In face-to-face conversation Dalrymple has on two occasions decried the injustice of the plea bargaining in America’s criminal justice system, something that obviously offends him. Now, in a piece at the Library of Law and Liberty, he calls it “intrinsically unjust, corrupt, and corrupting…if not quite the antithesis of, at least incompatible with, justice” and makes a detailed case against it:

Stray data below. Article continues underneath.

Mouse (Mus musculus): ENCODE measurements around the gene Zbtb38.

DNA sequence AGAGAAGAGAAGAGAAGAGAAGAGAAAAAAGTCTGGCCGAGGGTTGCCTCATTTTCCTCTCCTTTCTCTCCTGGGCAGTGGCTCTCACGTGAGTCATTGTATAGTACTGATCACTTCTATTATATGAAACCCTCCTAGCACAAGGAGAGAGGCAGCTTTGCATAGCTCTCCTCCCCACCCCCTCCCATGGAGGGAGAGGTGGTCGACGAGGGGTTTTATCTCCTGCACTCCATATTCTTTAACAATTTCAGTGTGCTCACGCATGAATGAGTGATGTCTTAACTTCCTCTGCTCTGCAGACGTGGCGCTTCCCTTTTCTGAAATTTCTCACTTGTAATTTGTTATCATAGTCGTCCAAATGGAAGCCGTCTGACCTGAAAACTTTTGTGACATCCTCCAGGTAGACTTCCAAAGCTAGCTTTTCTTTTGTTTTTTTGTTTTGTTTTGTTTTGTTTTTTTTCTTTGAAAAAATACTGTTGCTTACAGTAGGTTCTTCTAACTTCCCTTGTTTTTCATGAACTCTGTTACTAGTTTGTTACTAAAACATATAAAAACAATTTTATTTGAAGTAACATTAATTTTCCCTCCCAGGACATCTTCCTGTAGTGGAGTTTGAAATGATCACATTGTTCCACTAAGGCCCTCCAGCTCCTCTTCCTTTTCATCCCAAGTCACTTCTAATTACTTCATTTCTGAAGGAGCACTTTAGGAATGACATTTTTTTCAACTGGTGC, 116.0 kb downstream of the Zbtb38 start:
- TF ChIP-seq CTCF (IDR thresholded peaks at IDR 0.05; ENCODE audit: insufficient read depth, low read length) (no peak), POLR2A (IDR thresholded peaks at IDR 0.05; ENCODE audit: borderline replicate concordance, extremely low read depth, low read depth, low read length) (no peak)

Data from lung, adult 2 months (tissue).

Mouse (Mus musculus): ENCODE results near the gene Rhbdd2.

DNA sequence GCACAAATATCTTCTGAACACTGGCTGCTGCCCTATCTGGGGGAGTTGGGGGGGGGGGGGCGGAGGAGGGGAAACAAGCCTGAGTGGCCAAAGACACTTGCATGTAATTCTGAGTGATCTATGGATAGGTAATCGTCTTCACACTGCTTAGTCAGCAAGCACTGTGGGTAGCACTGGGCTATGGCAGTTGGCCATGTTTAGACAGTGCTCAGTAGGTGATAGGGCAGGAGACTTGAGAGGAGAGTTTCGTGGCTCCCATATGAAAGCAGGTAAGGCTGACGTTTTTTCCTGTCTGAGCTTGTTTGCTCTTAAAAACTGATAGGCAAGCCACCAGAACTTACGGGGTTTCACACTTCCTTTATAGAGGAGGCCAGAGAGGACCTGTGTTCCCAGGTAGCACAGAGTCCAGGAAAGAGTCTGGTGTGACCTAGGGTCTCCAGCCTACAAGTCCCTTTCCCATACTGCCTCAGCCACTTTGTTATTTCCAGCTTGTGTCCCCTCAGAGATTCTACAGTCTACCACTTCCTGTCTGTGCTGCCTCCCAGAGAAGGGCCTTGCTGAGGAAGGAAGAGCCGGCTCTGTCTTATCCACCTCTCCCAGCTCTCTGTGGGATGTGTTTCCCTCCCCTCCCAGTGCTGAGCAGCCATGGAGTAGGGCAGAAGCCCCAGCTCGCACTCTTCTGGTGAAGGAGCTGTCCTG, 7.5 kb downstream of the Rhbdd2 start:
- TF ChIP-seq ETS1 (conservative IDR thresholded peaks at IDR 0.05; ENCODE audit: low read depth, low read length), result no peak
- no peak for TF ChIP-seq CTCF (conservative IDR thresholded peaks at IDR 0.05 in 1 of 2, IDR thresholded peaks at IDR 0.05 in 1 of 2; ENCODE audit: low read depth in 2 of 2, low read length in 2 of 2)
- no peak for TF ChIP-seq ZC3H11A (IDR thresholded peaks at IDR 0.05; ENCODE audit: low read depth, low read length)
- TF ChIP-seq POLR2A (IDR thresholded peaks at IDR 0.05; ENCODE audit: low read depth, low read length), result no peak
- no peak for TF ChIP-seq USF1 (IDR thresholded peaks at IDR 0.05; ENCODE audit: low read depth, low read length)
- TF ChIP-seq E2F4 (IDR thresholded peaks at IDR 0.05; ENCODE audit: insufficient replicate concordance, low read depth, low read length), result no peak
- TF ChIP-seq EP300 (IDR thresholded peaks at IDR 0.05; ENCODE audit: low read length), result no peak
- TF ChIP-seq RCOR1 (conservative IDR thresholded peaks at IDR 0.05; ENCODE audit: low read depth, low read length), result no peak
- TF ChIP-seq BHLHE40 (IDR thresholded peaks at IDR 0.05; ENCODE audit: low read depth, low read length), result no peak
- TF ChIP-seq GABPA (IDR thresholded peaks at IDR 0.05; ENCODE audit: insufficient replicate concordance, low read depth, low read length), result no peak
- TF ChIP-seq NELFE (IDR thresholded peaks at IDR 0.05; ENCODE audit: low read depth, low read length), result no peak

The system of plea-bargaining would not be so bad if the advantages offered to the accused were minor: a year, say, subtracted from a 10-year sentence if he pleaded guilty early in the proceedings. But then, of course, plea-bargaining would not be very effective in eliciting cooperation from the accused that he was otherwise disinclined to give. As it is, where the difference is between life and death or between, say, five and 50 years in prison, the state has in effect been turned into a particularly nasty (because particularly powerful) blackmailer.